Acute Kidney Injury in Mechanically Ventilated Patients: The Risk Factor Profile Depends on the Timing of Aki Onset

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Abstract

Background:

Acute kidney injury (AKI) is a frequent complication in patients under mechanical ventilation (MV). We aimed to assess the risk factors for AKI with particular emphasis on those potentially preventable.

Study Design, Setting, and Participants:

Retrospective analysis of a large, multinational database of MV patients with >24 h of MV and normal renal function at admission. AKI was defined according to creatinine-based KDIGO criteria. Risk factors were analyzed according to the time point at which AKI occurred: early (≤48 h after ICU admission, AKIE) and late (day 3 to day 7 of ICU stay, AKIL). A conditional logistic regression model was used to identify variables independently associated with AKI.

Results:

Three thousand two hundred six patients were included. Seven hundred patients had AKI (22%), the majority of them AKIE (547/704). The risk factor profile was highly dependent upon the timing of AKI onset. In AKIE risk factors were older age; SAPS II score; postoperative and cardiac arrest as the reasons for MV; worse cardiovascular SOFA, pH, serum creatinine, and platelet count; higher level of peak pressure and Vt/kg; and fluid overload at admission. In contrast, AKIL was linked mostly to events that occurred after admission (lower platelet count and pH; ICU-acquired sepsis; and fluid overload). None ventilation-associated parameters were identify as risk factors for AKIL.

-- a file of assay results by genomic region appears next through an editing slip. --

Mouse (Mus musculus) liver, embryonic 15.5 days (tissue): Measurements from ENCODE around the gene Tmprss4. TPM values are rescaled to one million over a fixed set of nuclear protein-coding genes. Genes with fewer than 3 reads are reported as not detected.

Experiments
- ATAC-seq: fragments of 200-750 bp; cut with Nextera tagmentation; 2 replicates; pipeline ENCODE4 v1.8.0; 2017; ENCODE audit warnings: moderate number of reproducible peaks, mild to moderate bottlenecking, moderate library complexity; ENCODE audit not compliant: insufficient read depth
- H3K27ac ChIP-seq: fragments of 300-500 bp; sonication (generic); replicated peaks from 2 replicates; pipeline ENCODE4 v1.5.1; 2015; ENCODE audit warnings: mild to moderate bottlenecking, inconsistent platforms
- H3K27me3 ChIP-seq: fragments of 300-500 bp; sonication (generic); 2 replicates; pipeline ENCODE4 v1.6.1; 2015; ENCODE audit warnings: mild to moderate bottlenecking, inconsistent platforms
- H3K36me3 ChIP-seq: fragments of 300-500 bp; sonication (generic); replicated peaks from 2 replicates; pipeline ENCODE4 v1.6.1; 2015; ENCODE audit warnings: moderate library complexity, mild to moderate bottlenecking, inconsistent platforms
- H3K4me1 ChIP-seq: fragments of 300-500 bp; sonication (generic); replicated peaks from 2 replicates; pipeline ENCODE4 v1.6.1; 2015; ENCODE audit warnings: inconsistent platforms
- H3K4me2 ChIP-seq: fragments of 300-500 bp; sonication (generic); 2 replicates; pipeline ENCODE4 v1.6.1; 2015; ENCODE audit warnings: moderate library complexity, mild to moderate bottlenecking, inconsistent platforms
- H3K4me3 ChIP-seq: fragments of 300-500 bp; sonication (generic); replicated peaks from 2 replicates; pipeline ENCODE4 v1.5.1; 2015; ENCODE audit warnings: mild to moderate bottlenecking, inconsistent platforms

Conclusions:

In the first 48 h, risk factors are associated with the primary disease and the patient's condition at admission. Subsequently, emergent events like sepsis and organ dysfunction appear to be predictive factors making prevention a challenge.

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